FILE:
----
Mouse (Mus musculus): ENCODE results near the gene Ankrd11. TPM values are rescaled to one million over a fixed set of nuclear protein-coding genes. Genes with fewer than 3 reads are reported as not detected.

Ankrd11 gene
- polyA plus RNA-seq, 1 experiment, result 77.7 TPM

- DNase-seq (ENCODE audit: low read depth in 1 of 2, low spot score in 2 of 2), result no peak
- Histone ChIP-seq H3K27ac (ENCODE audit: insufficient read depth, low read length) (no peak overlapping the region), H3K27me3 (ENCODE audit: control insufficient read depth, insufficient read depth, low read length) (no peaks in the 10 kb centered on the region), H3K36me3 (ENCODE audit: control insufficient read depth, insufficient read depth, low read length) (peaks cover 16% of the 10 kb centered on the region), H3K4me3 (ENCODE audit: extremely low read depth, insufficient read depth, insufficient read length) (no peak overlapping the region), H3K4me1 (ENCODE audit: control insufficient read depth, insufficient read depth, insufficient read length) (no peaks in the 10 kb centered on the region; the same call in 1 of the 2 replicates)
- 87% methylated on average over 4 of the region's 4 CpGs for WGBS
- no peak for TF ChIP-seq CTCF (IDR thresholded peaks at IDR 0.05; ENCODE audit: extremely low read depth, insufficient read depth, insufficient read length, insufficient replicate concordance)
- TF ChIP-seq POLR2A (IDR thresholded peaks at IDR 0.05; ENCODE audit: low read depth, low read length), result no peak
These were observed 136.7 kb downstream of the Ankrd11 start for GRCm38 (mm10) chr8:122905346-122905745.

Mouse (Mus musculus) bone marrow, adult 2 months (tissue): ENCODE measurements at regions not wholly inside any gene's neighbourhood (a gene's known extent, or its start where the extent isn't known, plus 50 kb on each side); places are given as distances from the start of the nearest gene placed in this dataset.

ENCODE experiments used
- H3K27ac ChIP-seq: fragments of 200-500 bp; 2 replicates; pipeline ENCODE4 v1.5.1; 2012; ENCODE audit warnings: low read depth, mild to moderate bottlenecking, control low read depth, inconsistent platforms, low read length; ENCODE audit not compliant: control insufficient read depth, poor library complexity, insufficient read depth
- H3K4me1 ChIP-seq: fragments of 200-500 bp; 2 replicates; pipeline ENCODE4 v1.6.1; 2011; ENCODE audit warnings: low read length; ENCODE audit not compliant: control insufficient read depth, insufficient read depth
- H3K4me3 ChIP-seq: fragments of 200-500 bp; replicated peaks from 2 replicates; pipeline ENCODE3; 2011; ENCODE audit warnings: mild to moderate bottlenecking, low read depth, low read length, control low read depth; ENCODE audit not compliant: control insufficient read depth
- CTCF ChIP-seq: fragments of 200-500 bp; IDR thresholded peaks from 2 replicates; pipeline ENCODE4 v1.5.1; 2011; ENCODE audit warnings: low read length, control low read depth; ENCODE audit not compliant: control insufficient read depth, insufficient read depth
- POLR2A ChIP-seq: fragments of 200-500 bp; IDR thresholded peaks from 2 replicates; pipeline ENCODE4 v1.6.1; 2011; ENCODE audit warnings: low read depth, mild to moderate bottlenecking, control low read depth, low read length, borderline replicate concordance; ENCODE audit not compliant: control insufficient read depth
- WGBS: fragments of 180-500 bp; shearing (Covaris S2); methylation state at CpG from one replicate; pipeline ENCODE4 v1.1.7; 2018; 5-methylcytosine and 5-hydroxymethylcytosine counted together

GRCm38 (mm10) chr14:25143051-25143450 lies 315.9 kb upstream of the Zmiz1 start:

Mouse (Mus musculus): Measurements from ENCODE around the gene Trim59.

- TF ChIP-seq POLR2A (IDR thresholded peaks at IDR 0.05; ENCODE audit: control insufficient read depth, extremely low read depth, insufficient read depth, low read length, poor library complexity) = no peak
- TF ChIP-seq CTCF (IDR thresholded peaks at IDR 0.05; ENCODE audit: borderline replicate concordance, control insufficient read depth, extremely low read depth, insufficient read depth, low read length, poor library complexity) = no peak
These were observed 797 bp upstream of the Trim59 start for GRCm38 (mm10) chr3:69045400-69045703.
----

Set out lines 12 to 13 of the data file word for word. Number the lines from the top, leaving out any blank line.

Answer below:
- H3K27ac ChIP-seq: fragments of 200-500 bp; 2 replicates; pipeline ENCODE4 v1.5.1; 2012; ENCODE audit warnings: low read depth, mild to moderate bottlenecking, control low read depth, inconsistent platforms, low read length; ENCODE audit not compliant: control insufficient read depth, poor library complexity, insufficient read depth
- H3K4me1 ChIP-seq: fragments of 200-500 bp; 2 replicates; pipeline ENCODE4 v1.6.1; 2011; ENCODE audit warnings: low read length; ENCODE audit not compliant: control insufficient read depth, insufficient read depth